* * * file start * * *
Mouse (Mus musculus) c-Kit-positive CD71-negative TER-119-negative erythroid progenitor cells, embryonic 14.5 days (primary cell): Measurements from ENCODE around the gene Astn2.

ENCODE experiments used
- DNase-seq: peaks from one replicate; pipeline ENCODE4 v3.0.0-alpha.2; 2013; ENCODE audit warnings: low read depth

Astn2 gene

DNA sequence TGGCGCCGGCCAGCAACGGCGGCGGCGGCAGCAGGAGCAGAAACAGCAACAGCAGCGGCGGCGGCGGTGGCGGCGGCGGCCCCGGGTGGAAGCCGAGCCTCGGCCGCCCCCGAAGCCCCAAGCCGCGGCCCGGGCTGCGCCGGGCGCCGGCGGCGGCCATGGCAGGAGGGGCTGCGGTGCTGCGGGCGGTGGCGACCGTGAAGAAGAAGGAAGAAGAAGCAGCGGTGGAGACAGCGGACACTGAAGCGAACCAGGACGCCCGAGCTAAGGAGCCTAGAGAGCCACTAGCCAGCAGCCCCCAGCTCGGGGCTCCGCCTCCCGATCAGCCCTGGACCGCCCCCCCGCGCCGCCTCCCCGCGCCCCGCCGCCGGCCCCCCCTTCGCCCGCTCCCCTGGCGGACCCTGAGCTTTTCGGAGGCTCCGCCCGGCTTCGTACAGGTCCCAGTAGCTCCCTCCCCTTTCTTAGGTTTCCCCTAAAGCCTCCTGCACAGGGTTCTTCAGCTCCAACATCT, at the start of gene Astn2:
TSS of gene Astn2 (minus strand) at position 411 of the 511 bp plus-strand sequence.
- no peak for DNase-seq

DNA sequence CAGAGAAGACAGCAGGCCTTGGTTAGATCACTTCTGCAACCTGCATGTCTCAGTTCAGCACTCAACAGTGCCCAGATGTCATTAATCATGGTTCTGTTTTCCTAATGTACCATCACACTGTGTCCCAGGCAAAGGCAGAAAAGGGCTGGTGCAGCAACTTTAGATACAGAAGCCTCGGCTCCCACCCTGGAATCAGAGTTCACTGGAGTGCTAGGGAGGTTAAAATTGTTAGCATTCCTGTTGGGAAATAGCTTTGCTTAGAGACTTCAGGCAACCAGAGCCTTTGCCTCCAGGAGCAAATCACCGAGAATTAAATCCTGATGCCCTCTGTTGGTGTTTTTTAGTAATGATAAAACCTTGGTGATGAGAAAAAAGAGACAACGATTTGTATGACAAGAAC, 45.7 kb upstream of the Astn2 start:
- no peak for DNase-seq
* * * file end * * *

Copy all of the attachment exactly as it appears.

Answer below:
Mouse (Mus musculus) c-Kit-positive CD71-negative TER-119-negative erythroid progenitor cells, embryonic 14.5 days (primary cell): Measurements from ENCODE around the gene Astn2.

ENCODE experiments used
- DNase-seq: peaks from one replicate; pipeline ENCODE4 v3.0.0-alpha.2; 2013; ENCODE audit warnings: low read depth

Astn2 gene

DNA sequence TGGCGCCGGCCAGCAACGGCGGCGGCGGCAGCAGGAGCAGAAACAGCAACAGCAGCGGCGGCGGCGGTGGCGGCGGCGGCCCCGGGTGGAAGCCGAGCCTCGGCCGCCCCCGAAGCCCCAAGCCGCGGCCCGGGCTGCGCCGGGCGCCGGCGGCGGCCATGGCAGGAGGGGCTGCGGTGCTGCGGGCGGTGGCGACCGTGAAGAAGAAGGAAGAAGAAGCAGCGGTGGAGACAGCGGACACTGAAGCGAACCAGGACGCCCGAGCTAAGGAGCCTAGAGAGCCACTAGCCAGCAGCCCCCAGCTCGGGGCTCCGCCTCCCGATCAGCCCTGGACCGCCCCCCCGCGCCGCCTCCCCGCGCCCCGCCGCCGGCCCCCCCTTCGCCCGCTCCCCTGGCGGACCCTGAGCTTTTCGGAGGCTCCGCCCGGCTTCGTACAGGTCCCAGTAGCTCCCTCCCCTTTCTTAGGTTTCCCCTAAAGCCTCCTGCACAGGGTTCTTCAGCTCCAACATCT, at the start of gene Astn2:
TSS of gene Astn2 (minus strand) at position 411 of the 511 bp plus-strand sequence.
- no peak for DNase-seq

DNA sequence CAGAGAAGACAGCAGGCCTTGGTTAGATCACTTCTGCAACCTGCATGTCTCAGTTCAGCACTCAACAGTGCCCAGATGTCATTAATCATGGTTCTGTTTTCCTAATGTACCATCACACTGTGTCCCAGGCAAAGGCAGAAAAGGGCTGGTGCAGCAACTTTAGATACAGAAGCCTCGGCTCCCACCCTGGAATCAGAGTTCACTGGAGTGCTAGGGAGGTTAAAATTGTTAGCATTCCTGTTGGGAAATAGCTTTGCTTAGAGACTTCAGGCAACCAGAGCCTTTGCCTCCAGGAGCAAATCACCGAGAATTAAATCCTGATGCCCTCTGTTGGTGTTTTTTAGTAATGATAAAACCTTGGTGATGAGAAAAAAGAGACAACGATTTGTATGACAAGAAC, 45.7 kb upstream of the Astn2 start:
- no peak for DNase-seq